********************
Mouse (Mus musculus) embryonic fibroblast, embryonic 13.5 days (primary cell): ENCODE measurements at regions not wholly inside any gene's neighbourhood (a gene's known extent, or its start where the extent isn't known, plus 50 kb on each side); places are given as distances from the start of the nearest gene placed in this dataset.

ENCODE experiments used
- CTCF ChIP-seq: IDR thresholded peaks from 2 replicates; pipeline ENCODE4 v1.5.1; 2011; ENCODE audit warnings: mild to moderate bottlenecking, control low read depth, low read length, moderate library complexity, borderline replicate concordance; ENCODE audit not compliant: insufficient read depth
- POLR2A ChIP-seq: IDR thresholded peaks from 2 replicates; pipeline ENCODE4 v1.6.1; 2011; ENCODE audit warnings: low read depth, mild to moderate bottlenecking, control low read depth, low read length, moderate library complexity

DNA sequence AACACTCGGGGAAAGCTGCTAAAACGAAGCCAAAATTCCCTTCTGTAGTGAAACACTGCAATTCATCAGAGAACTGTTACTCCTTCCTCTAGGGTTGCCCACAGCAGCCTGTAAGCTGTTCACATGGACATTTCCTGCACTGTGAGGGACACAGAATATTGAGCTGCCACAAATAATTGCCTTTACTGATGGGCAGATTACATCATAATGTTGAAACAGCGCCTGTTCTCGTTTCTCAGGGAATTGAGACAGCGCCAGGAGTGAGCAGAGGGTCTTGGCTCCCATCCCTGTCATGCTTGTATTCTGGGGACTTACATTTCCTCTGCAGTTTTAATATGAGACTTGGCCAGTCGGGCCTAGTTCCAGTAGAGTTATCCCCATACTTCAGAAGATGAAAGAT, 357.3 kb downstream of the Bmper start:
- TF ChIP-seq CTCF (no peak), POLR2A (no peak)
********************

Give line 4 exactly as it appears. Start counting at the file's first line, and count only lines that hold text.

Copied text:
- POLR2A ChIP-seq: IDR thresholded peaks from 2 replicates; pipeline ENCODE4 v1.6.1; 2011; ENCODE audit warnings: low read depth, mild to moderate bottlenecking, control low read depth, low read length, moderate library complexity